WEST LAFAYETTE, Ind. – While school is starting back up across the United States, war still wages on across Ukraine, devastating many cities and towns.

In the midst of the combat and destruction, Purdue University has launched an initiative to help Ukrainian scholars directly impacted by the war continue their academic studies and research. According to the university, the program is the largest to scale of any similar program nationwide.

Purdue now welcomes 20 Ukrainian scholars, including a doctoral student named Valeria. She asked FOX59 not to include her last name, as her family still remains in the war-torn nation.

Valeria said she is excited to be in Indiana, but she said her emotions are also a bit torn.

“It’s mixed because I should be happy,” she said. “I dreamed about coming to the U.S. I like traveling. Some years ago I dreamed of studying abroad, and I really wanted to collect new experiences and how to do research and science abroad, not in Ukraine.”

While her dream is now fulfilled, she still worries about those she left behind.

“My family is unsafe, my country is in the war, and I know that many people don’t have food, medicine, or basic needs of drink and water, or they are just unsafe because every second a missile, a rocket, or a bomb can reach your house or you,” Valeria described.

Valeria said she lived in Kyiv for several years as she studied at university.

“It hurts me a lot because when I see pictures and videos from the cities I visited or lived, or I know some people from there and seeing what has happened and how Russians damaged it,” she described.

Purdue faculty developed the idea to help scholars like Valeria back in March and April, and it quickly blossomed into a university wide effort. University leaders said they felt obligated to step in and help Ukrainians.

“Although it’s only 20 people, it’s still going to make a significant difference in their lives,” said Michael Brzezinski, dean of International Programs at Purdue University. “So, making a difference in people’s lives, that’s what we are about, and we are glad to do it.”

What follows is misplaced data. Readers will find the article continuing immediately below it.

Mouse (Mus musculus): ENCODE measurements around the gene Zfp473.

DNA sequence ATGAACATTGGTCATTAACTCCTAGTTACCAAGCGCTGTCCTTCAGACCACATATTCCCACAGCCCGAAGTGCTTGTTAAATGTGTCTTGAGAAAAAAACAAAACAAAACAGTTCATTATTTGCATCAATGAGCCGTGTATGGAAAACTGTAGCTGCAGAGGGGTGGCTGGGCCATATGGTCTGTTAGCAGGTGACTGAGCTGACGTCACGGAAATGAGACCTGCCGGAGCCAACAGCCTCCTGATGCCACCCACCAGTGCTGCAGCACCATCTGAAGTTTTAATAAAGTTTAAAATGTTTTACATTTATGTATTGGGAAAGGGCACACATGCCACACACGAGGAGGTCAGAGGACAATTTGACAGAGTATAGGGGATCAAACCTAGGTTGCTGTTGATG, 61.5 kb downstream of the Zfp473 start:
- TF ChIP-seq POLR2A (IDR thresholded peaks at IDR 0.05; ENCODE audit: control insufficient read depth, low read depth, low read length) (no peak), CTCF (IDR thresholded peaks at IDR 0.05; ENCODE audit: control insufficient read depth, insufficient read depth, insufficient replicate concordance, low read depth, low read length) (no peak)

The university now provides a sense of refuge, and a chance for scholars to continue with their studies and research.

“We’re hoping that we can give them a safe haven to continue their research and studies,” Brzezinski said. “Then, I’m sure they long to go back to their homeland as soon as possible.”

In the meantime, the sights and sounds of war still stay in mind for some of those scholars.

“Every day I heard sirens, at least one per day,” Valeria described. “Now, even if I hear alarms, fire trucks, or a first aid, the first idea that comes to my mind is a siren that Russia’s attacking the US.”

While no end in sight can be worrisome to students like Valeria, she said she feels a sense of comfort as she begins her time in Indiana.

“We know that we are not alone in this world and all democratic on all freedom countries support us,” Valeria said. “We will definitely win, the question is when. “

And when that time comes, they will take a cherished experience back with them. Valeria said she looks forward to returning to a war-free Ukraine, and helping share what she has learned in the U.S. with her home country.

Purdue’s scholar program is one year, but an extension may be possible depending on the circumstances in Ukraine. According to the university, visiting scholars would receive a monthly stipend, plus financial assistance for spouses or children under 21.